Chris Cornell, the powerful, dynamic singer whose band Soundgarden was one of the architects of grunge music, has died at 52.
Mr. Cornell died Wednesday night in Detroit, said his representative, Brian Bumbery, in a statement that called the death “sudden and unexpected” and that said the singer’s family would be “working closely with the medical examiner to determine the cause.”
Dontae Freeman, a spokesman for the Detroit Police Department, said in an interview that at about midnight officers responded at the MGM Grand casino to an apparent suicide of a white man, born July 20, 1964, who was pronounced dead on the scene. He would not confirm the victim’s name; Mr. Cornell’s date of birth is July 20, 1964.
Mr. Freeman said that the victim’s wife had called a family friend to check on the man; the family friend forced his way into the man’s room at the casino and found him unresponsive on the bathroom floor.
SOUNDGARDEN: Formed in Seattle in 1984, Soundgarden were a US hard rock band who became one of the leading lights of the grunge movement that exploded from the north-west of America in the early 1990s. Along with Nirvana and Pearl Jam, Chris Cornell's band pioneered a sound that mixed sludgy and de-tuned guitars – somewhere between punk, metal and shoegaze – with darkly neurotic lyrics. In occupying the middle ground between the heavy metal of Black Sabbath and the psychedelia of the Beatles, they were one of the biggest bands of the era.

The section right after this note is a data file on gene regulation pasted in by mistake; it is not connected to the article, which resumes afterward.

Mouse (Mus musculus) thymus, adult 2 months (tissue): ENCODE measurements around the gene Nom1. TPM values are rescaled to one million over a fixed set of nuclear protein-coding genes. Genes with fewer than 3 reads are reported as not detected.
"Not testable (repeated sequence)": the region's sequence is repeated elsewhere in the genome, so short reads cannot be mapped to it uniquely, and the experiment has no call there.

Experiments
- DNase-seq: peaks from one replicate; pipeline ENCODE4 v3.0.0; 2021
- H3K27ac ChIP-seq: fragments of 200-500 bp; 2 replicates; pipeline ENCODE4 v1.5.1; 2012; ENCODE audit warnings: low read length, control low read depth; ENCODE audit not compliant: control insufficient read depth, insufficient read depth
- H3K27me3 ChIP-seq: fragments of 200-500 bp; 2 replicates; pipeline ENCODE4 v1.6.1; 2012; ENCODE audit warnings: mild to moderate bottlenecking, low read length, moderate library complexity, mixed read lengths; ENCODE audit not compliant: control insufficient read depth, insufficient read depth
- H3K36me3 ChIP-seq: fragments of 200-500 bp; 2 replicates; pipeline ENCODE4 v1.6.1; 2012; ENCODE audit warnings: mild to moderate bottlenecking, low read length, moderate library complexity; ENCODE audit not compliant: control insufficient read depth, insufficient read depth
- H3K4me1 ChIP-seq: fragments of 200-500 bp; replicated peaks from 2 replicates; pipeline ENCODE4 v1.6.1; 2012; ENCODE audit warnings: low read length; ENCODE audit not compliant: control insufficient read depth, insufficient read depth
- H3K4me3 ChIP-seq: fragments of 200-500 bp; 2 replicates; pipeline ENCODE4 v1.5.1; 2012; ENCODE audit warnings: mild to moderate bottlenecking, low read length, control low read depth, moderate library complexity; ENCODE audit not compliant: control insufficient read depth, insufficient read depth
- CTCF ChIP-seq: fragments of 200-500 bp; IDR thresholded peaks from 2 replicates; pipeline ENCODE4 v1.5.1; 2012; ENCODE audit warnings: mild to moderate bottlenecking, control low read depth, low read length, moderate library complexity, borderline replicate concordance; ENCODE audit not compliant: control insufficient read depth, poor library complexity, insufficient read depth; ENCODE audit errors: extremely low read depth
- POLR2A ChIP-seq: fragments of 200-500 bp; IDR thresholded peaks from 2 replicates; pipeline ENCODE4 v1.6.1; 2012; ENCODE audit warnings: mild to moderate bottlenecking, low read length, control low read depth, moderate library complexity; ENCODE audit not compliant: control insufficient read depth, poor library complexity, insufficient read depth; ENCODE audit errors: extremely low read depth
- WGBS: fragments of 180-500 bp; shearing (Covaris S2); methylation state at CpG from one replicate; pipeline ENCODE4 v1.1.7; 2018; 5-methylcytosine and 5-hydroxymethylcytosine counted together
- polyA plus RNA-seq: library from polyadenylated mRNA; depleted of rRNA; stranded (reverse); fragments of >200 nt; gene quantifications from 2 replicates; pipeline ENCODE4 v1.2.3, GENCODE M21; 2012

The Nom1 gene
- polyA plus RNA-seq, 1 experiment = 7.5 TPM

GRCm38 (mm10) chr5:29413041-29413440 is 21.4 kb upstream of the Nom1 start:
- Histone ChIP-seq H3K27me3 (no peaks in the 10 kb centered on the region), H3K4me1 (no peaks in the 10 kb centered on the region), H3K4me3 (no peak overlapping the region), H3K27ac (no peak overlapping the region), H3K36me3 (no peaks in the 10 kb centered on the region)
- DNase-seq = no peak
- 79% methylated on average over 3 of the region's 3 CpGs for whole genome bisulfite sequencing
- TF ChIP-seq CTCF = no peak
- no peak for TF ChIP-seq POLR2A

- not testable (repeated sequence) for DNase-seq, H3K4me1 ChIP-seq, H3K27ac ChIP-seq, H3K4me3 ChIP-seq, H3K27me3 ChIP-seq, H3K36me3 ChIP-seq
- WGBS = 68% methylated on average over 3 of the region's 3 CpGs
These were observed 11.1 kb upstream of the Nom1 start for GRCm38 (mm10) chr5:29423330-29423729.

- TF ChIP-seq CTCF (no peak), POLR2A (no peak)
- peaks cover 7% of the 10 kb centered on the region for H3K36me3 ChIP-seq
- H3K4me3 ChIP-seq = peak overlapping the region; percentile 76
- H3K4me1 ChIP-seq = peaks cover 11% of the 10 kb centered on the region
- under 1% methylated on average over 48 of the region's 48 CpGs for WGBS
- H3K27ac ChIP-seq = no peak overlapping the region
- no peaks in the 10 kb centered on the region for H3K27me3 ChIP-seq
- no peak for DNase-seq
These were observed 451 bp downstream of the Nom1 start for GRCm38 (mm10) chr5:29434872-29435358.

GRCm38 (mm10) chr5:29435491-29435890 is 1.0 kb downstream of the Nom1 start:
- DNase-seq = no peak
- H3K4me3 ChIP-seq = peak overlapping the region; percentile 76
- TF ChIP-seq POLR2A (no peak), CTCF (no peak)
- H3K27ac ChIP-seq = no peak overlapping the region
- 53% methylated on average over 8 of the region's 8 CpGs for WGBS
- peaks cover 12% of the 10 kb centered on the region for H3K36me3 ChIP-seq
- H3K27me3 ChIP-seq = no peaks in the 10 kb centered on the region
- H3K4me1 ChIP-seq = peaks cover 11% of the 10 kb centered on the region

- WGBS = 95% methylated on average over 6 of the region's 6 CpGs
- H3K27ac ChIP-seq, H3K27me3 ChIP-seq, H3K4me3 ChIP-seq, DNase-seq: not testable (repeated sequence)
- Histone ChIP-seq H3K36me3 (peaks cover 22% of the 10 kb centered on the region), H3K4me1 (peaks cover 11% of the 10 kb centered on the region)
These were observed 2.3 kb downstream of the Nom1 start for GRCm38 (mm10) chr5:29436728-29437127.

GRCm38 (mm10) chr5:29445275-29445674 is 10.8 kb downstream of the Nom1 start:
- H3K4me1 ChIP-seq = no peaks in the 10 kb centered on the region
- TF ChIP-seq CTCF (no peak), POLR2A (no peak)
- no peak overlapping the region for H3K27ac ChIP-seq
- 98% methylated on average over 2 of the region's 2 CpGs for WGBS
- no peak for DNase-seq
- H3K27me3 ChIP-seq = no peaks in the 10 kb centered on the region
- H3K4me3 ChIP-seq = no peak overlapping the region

How successful were they?
Soundgarden were huge, selling well over 20 million records worldwide. As importantly, though, they took an underground sound into the mainstream. Initially signed to independent Seattle label Sub Pop, later home to Nirvana, Soundgarden were the first grunge band to sign to a major record label. Fans cried "sell out" as they toured with the likes of Guns N Roses, whose LA-influenced hair metal and noodly guitar solos were anathema to grunge. But huge MTV exposure introduced them to millions of new fans.
In my time of dying, I want nobody to mourn
All I want for you to do is take my body home. Those are the opening lines to the last song Chris Cornell ever sang on stage. It was a cover of Led Zeppelin's "In My Time of Dying."
If you or someone you know is having thoughts of Suicide. There is hope with The American Foundation For Suicide Prevention.
Hours before his death, the band took the stage at the Fox Theater in Detroit, for what would be Cornell’s final show. The band closed their last show with a ten-minute rendition of 1991’s “Slaves and Bulldozers,” to which the band added a poignant interpolation of the Led Zeppelin blues dirge “In My Time of Dying,” which they’ve incorporated into the song in the past.